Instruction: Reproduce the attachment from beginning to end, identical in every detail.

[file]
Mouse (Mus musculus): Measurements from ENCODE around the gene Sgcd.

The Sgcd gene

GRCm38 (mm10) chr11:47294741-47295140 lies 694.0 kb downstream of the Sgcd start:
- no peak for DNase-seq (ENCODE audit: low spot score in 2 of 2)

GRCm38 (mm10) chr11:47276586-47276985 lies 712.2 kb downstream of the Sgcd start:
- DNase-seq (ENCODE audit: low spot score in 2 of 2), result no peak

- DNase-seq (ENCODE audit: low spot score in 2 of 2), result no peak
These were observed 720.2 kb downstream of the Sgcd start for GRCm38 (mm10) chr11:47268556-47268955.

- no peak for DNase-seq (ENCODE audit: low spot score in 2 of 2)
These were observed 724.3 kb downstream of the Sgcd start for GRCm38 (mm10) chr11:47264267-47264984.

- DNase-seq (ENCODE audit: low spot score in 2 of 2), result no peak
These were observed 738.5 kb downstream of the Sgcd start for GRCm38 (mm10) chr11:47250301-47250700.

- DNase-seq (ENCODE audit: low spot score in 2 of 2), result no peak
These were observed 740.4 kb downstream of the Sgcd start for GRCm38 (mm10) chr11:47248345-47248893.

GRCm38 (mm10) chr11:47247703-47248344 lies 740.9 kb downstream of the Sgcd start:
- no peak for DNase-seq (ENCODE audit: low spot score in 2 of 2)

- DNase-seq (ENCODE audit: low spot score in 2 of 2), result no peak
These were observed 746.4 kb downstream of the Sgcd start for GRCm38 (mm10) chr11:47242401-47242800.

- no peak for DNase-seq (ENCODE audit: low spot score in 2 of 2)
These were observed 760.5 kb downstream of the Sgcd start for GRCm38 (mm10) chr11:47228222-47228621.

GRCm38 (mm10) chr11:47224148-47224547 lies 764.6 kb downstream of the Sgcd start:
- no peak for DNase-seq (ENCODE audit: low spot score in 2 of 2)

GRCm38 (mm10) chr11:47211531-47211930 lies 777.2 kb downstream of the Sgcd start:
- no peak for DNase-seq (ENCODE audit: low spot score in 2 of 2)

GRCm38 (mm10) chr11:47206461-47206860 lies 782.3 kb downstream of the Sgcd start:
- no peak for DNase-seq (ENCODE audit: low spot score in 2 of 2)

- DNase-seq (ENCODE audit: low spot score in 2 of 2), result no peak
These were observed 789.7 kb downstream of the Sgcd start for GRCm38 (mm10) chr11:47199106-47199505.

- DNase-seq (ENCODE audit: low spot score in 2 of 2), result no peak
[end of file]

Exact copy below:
Mouse (Mus musculus): Measurements from ENCODE around the gene Sgcd.

The Sgcd gene

GRCm38 (mm10) chr11:47294741-47295140 lies 694.0 kb downstream of the Sgcd start:
- no peak for DNase-seq (ENCODE audit: low spot score in 2 of 2)

GRCm38 (mm10) chr11:47276586-47276985 lies 712.2 kb downstream of the Sgcd start:
- DNase-seq (ENCODE audit: low spot score in 2 of 2), result no peak

- DNase-seq (ENCODE audit: low spot score in 2 of 2), result no peak
These were observed 720.2 kb downstream of the Sgcd start for GRCm38 (mm10) chr11:47268556-47268955.

- no peak for DNase-seq (ENCODE audit: low spot score in 2 of 2)
These were observed 724.3 kb downstream of the Sgcd start for GRCm38 (mm10) chr11:47264267-47264984.

- DNase-seq (ENCODE audit: low spot score in 2 of 2), result no peak
These were observed 738.5 kb downstream of the Sgcd start for GRCm38 (mm10) chr11:47250301-47250700.

- DNase-seq (ENCODE audit: low spot score in 2 of 2), result no peak
These were observed 740.4 kb downstream of the Sgcd start for GRCm38 (mm10) chr11:47248345-47248893.

GRCm38 (mm10) chr11:47247703-47248344 lies 740.9 kb downstream of the Sgcd start:
- no peak for DNase-seq (ENCODE audit: low spot score in 2 of 2)

- DNase-seq (ENCODE audit: low spot score in 2 of 2), result no peak
These were observed 746.4 kb downstream of the Sgcd start for GRCm38 (mm10) chr11:47242401-47242800.

- no peak for DNase-seq (ENCODE audit: low spot score in 2 of 2)
These were observed 760.5 kb downstream of the Sgcd start for GRCm38 (mm10) chr11:47228222-47228621.

GRCm38 (mm10) chr11:47224148-47224547 lies 764.6 kb downstream of the Sgcd start:
- no peak for DNase-seq (ENCODE audit: low spot score in 2 of 2)

GRCm38 (mm10) chr11:47211531-47211930 lies 777.2 kb downstream of the Sgcd start:
- no peak for DNase-seq (ENCODE audit: low spot score in 2 of 2)

GRCm38 (mm10) chr11:47206461-47206860 lies 782.3 kb downstream of the Sgcd start:
- no peak for DNase-seq (ENCODE audit: low spot score in 2 of 2)

- DNase-seq (ENCODE audit: low spot score in 2 of 2), result no peak
These were observed 789.7 kb downstream of the Sgcd start for GRCm38 (mm10) chr11:47199106-47199505.

- DNase-seq (ENCODE audit: low spot score in 2 of 2), result no peak